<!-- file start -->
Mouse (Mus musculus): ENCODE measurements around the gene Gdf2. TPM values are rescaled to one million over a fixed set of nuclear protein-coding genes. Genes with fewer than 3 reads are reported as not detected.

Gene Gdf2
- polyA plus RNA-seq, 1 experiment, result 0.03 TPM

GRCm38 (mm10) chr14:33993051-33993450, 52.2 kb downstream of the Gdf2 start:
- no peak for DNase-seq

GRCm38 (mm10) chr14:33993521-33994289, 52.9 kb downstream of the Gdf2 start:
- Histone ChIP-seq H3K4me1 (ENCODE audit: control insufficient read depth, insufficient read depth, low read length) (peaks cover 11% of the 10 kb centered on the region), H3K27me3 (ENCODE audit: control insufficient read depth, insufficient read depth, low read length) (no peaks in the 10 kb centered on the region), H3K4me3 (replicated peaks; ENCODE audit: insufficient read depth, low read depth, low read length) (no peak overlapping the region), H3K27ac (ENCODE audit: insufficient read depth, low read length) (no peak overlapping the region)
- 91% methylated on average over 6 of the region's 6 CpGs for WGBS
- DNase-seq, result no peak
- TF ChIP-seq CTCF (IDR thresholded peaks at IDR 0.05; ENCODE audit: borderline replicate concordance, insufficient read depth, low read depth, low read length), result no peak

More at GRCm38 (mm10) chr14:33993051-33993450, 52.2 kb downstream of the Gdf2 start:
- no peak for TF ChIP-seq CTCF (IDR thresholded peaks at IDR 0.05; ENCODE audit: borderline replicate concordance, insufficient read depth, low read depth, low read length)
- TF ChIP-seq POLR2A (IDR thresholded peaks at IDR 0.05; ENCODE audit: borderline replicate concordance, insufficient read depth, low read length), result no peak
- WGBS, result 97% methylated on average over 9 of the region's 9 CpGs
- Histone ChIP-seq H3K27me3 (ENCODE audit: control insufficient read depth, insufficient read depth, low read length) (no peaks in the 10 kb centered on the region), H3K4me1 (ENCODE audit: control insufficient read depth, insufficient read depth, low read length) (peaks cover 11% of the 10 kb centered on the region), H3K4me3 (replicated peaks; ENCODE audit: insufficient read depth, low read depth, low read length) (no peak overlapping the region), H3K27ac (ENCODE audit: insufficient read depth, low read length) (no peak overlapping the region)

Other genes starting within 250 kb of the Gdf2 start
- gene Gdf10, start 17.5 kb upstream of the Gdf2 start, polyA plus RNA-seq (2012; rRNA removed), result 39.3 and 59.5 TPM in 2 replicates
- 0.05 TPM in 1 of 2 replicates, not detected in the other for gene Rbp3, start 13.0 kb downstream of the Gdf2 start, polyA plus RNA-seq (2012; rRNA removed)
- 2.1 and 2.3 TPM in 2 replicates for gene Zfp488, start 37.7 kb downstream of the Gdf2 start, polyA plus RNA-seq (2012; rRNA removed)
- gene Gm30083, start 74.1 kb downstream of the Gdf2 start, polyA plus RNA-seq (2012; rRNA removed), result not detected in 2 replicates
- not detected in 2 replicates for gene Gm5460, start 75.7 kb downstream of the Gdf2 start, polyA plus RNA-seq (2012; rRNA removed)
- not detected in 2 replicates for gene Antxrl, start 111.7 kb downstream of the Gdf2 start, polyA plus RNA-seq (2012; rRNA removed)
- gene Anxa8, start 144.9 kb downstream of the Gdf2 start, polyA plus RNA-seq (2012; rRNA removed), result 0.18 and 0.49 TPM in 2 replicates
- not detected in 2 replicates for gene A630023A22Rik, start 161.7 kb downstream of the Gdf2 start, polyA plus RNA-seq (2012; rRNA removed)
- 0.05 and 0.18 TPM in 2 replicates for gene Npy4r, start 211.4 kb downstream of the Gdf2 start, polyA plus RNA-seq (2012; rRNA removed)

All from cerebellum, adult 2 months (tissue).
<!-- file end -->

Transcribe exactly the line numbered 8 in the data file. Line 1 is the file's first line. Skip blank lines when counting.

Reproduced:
- 91% methylated on average over 6 of the region's 6 CpGs for WGBS